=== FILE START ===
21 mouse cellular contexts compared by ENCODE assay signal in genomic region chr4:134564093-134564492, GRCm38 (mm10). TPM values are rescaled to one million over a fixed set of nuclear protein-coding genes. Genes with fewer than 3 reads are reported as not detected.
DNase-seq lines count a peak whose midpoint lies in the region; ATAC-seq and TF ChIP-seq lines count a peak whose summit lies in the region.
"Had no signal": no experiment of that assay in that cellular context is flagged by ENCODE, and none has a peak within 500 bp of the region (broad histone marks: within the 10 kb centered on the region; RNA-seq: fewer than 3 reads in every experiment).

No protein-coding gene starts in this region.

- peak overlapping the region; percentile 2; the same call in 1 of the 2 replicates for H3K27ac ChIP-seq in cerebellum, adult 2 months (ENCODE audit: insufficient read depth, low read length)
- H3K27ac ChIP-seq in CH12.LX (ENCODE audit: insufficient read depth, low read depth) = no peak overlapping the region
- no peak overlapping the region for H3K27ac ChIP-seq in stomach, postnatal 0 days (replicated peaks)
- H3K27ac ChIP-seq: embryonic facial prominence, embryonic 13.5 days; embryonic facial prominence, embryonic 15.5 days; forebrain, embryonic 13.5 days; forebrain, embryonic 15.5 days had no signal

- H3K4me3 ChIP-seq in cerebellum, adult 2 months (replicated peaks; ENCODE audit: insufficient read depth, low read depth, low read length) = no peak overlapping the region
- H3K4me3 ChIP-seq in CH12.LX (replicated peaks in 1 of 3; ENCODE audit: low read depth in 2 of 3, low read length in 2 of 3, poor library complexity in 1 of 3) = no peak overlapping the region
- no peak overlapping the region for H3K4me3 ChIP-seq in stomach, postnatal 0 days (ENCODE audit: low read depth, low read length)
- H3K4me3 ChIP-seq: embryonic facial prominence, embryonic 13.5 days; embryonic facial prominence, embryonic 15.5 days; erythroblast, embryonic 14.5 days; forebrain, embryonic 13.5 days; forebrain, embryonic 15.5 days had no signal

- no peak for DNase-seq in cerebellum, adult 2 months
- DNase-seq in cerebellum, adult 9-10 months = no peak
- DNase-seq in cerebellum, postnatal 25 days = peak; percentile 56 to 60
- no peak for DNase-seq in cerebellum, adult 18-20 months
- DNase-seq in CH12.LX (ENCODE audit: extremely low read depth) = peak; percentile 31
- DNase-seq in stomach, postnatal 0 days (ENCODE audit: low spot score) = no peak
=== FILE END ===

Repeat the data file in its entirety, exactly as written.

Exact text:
21 mouse cellular contexts compared by ENCODE assay signal in genomic region chr4:134564093-134564492, GRCm38 (mm10). TPM values are rescaled to one million over a fixed set of nuclear protein-coding genes. Genes with fewer than 3 reads are reported as not detected.
DNase-seq lines count a peak whose midpoint lies in the region; ATAC-seq and TF ChIP-seq lines count a peak whose summit lies in the region.
"Had no signal": no experiment of that assay in that cellular context is flagged by ENCODE, and none has a peak within 500 bp of the region (broad histone marks: within the 10 kb centered on the region; RNA-seq: fewer than 3 reads in every experiment).

No protein-coding gene starts in this region.

- peak overlapping the region; percentile 2; the same call in 1 of the 2 replicates for H3K27ac ChIP-seq in cerebellum, adult 2 months (ENCODE audit: insufficient read depth, low read length)
- H3K27ac ChIP-seq in CH12.LX (ENCODE audit: insufficient read depth, low read depth) = no peak overlapping the region
- no peak overlapping the region for H3K27ac ChIP-seq in stomach, postnatal 0 days (replicated peaks)
- H3K27ac ChIP-seq: embryonic facial prominence, embryonic 13.5 days; embryonic facial prominence, embryonic 15.5 days; forebrain, embryonic 13.5 days; forebrain, embryonic 15.5 days had no signal

- H3K4me3 ChIP-seq in cerebellum, adult 2 months (replicated peaks; ENCODE audit: insufficient read depth, low read depth, low read length) = no peak overlapping the region
- H3K4me3 ChIP-seq in CH12.LX (replicated peaks in 1 of 3; ENCODE audit: low read depth in 2 of 3, low read length in 2 of 3, poor library complexity in 1 of 3) = no peak overlapping the region
- no peak overlapping the region for H3K4me3 ChIP-seq in stomach, postnatal 0 days (ENCODE audit: low read depth, low read length)
- H3K4me3 ChIP-seq: embryonic facial prominence, embryonic 13.5 days; embryonic facial prominence, embryonic 15.5 days; erythroblast, embryonic 14.5 days; forebrain, embryonic 13.5 days; forebrain, embryonic 15.5 days had no signal

- no peak for DNase-seq in cerebellum, adult 2 months
- DNase-seq in cerebellum, adult 9-10 months = no peak
- DNase-seq in cerebellum, postnatal 25 days = peak; percentile 56 to 60
- no peak for DNase-seq in cerebellum, adult 18-20 months
- DNase-seq in CH12.LX (ENCODE audit: extremely low read depth) = peak; percentile 31
- DNase-seq in stomach, postnatal 0 days (ENCODE audit: low spot score) = no peak